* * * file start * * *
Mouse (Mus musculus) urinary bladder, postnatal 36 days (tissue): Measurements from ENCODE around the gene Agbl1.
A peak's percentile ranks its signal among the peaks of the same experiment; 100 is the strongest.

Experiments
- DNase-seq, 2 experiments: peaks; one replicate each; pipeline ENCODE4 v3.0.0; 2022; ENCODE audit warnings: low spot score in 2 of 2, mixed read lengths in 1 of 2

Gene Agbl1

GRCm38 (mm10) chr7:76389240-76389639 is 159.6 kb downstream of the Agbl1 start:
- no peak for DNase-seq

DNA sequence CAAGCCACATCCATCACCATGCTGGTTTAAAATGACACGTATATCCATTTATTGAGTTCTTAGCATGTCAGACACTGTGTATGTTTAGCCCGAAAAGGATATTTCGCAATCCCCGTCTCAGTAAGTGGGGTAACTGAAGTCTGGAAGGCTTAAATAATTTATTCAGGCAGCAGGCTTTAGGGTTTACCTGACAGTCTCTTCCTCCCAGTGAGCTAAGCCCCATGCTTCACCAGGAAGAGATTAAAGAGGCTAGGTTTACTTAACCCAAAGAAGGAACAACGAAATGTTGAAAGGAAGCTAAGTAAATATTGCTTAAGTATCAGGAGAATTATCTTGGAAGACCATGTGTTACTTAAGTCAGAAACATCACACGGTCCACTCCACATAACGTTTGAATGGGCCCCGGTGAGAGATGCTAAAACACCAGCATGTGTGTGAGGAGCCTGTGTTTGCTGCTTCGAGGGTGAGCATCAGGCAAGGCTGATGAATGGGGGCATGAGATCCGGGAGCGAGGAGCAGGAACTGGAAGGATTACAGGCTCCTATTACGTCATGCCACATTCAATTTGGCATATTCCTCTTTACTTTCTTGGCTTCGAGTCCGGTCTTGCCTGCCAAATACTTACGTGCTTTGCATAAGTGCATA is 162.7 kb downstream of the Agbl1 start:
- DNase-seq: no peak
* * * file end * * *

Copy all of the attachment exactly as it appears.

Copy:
Mouse (Mus musculus) urinary bladder, postnatal 36 days (tissue): Measurements from ENCODE around the gene Agbl1.
A peak's percentile ranks its signal among the peaks of the same experiment; 100 is the strongest.

Experiments
- DNase-seq, 2 experiments: peaks; one replicate each; pipeline ENCODE4 v3.0.0; 2022; ENCODE audit warnings: low spot score in 2 of 2, mixed read lengths in 1 of 2

Gene Agbl1

GRCm38 (mm10) chr7:76389240-76389639 is 159.6 kb downstream of the Agbl1 start:
- no peak for DNase-seq

DNA sequence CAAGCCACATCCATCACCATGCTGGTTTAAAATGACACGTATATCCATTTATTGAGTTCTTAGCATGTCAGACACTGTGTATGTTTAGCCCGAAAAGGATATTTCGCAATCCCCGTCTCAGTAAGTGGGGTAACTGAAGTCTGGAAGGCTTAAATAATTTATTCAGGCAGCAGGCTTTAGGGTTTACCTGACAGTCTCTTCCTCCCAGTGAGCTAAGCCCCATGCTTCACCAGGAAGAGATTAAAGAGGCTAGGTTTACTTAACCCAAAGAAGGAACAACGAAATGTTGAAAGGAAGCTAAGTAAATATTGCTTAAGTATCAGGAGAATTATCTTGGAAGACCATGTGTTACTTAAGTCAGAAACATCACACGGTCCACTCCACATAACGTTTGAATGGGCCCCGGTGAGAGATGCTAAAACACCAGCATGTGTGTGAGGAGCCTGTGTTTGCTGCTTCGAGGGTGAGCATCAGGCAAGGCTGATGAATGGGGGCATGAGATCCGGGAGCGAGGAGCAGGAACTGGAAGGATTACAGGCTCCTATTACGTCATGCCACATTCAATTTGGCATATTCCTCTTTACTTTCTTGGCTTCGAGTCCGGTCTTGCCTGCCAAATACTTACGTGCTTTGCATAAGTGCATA is 162.7 kb downstream of the Agbl1 start:
- DNase-seq: no peak